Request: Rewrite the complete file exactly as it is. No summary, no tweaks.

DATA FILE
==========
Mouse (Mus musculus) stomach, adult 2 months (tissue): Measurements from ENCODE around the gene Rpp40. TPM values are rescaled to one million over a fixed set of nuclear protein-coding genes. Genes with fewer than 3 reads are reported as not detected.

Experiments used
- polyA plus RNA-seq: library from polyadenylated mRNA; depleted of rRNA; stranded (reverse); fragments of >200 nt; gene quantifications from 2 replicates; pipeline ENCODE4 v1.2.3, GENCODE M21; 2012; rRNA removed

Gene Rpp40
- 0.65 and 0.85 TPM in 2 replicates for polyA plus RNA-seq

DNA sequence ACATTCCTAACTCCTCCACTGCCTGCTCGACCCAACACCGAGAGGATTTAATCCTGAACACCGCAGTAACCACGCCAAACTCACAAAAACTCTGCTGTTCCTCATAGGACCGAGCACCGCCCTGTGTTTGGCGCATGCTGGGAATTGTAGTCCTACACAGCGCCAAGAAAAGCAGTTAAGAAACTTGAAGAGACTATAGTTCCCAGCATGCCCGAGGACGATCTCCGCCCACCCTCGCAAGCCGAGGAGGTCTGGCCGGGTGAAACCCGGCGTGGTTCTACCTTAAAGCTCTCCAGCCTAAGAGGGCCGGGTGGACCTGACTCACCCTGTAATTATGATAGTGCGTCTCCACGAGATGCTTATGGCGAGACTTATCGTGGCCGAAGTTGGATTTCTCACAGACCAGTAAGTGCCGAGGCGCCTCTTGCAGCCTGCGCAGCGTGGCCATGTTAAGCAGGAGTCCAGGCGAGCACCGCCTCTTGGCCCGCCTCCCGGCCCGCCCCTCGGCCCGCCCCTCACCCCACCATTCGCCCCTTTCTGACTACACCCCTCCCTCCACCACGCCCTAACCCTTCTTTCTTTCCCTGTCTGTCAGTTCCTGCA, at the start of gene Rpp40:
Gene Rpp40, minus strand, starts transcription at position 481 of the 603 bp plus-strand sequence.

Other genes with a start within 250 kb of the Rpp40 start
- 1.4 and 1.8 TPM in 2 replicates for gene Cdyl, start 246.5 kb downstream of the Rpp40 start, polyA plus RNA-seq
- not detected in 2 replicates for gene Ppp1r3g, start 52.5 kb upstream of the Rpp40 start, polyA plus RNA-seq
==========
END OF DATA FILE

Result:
Mouse (Mus musculus) stomach, adult 2 months (tissue): Measurements from ENCODE around the gene Rpp40. TPM values are rescaled to one million over a fixed set of nuclear protein-coding genes. Genes with fewer than 3 reads are reported as not detected.

Experiments used
- polyA plus RNA-seq: library from polyadenylated mRNA; depleted of rRNA; stranded (reverse); fragments of >200 nt; gene quantifications from 2 replicates; pipeline ENCODE4 v1.2.3, GENCODE M21; 2012; rRNA removed

Gene Rpp40
- 0.65 and 0.85 TPM in 2 replicates for polyA plus RNA-seq

DNA sequence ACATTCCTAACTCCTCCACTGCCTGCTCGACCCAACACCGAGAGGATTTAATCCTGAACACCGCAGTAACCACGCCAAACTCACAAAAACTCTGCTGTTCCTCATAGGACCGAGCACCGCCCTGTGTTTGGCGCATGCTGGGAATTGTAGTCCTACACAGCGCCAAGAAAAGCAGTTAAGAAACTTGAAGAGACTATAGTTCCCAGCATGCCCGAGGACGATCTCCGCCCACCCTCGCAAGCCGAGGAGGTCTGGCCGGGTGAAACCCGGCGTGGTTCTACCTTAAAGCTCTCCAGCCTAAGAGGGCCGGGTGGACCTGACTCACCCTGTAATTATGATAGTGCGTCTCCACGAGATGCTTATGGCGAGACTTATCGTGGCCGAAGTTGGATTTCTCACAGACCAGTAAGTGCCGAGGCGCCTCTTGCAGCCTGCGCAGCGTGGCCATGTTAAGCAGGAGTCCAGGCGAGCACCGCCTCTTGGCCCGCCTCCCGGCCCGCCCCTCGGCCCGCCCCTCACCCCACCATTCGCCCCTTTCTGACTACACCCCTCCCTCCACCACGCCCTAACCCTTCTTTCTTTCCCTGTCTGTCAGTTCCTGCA, at the start of gene Rpp40:
Gene Rpp40, minus strand, starts transcription at position 481 of the 603 bp plus-strand sequence.

Other genes with a start within 250 kb of the Rpp40 start
- 1.4 and 1.8 TPM in 2 replicates for gene Cdyl, start 246.5 kb downstream of the Rpp40 start, polyA plus RNA-seq
- not detected in 2 replicates for gene Ppp1r3g, start 52.5 kb upstream of the Rpp40 start, polyA plus RNA-seq